Dec. 18 (Bloomberg) -- The U.S. increased import duties on wind towers produced by Chengxi Shipyard Co. and CS Wind Corp. from preliminary levies imposed earlier this year to prevent the Chinese-made goods from undercutting the domestic industry.
The Commerce Department today set final tariff rates on the products after an investigation triggered by a complaint from a group of U.S. manufacturers including Broadwind Energy Inc. of Naperville, Illinois. The punitive measures are meant to counter government subsidies and to prevent the goods from being sold in the U.S. below production costs, a practice known as dumping.
The decision coincided with the start of two days of trade and economic talks between U.S. and Chinese officials in Washington. Tensions between the world’s two largest economies have risen within the past year over government support for clean-energy products, including solar cells and wind towers.
The department set anti-dumping duties of 47.59 percent on wind-towers from Chengxi Shipyard and 44.99 percent for Titan Wind Energy Suzhou Co., both based in China. The rate for Titan Wind was more than double its preliminary rate of 20.85 percent, announced in July. The utility-scale steel towers support the turbines and engines used in the production of wind energy.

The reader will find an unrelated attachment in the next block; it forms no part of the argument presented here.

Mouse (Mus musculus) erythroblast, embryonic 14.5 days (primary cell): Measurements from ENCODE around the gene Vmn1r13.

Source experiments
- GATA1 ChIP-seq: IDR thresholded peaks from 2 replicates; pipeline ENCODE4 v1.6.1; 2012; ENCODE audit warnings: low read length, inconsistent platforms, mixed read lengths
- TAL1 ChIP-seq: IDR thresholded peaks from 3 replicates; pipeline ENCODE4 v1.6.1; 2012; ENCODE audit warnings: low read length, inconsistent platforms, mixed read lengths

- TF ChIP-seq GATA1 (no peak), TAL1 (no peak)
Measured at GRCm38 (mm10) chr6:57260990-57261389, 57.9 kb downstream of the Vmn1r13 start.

The Chinese unit of South Korea-based CS Wind, along with Guodian United Power Technology Baoding Co. and Sinovel Wind Group Co., both based in China, received anti-dumping rates of 46.38 percent, also higher than their preliminary levels. All other Chinese producers and exporters of the goods received anti-dumping rates of 70.63 percent. Actual rates will be about 11 percentage points lower due to accounting adjustments.
U.S. anti-subsidy duties for the Chinese goods will be 21.86 percent for CS Wind and 34.81 percent for Titan. Other producers and exporters received an anti-subsidy rate of 28.34 percent, an increase above the preliminary tariff announced May 30.
The Commerce Department also announced anti-dumping penalties of 51.50 percent for CS Wind’s Vietnamese unit, and 58.49 percent for other producers in that country. The rates are slightly lower than the preliminary tariffs set earlier this year.
Joining Broadwind in the complaint were Fergus Falls, Minnesota-based Otter Tail Corp.’s DMI Industries, Katana Summit LLC, headquartered in Ephrata, Washington, and a unit of Dallas-based Trinity Industries Inc. Major producers of wind-energy gear include General Electric Co. of Fairfield, Connecticut, and Siemens AG of Munich.
The U.S. last year imported about $222 million worth of utility-scale wind towers from China, and $79 million from Vietnam, according to the Commerce Department.
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